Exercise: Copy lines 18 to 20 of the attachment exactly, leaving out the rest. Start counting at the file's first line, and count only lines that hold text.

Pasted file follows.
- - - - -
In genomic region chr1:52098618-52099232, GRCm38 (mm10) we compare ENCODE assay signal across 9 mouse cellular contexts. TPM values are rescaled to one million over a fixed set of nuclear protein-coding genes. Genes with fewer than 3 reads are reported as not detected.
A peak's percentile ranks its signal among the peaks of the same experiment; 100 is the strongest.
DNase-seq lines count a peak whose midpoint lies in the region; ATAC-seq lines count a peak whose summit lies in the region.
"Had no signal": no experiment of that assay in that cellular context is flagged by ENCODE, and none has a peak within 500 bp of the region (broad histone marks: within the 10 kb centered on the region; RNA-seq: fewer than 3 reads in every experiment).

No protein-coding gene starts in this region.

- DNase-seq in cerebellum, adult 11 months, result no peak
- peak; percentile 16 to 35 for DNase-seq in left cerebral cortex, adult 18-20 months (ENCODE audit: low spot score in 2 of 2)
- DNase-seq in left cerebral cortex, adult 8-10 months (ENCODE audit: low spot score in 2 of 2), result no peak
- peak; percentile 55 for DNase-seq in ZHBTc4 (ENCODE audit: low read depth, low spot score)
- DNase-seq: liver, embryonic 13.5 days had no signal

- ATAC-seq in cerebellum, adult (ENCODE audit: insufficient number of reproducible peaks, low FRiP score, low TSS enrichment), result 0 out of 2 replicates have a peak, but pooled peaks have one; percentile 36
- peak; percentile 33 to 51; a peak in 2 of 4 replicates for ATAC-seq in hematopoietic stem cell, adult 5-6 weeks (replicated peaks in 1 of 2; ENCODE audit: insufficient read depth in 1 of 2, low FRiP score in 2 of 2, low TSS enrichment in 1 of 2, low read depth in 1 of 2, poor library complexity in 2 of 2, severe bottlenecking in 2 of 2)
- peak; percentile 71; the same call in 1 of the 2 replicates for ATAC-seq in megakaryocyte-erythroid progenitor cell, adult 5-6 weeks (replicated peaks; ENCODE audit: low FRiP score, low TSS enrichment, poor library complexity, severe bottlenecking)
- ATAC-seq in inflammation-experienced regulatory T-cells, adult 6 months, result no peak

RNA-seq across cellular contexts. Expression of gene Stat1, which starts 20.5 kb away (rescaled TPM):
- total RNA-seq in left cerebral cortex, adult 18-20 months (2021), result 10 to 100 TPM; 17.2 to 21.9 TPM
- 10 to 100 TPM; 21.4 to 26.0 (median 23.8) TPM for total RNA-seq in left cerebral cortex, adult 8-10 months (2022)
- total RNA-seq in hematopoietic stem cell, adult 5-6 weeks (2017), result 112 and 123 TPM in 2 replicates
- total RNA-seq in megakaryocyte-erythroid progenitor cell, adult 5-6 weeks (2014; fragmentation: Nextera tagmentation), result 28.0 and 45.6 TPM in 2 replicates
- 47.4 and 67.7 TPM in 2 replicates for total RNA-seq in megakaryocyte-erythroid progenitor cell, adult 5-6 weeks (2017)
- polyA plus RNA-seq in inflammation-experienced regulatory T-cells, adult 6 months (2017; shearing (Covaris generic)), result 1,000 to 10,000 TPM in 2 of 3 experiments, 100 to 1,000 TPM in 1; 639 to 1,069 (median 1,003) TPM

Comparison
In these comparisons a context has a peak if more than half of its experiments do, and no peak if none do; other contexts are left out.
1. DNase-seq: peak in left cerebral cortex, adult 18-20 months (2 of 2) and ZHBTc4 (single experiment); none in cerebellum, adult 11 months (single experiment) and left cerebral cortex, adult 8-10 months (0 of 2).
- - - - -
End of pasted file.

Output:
- total RNA-seq in hematopoietic stem cell, adult 5-6 weeks (2017), result 112 and 123 TPM in 2 replicates
- total RNA-seq in megakaryocyte-erythroid progenitor cell, adult 5-6 weeks (2014; fragmentation: Nextera tagmentation), result 28.0 and 45.6 TPM in 2 replicates
- 47.4 and 67.7 TPM in 2 replicates for total RNA-seq in megakaryocyte-erythroid progenitor cell, adult 5-6 weeks (2017)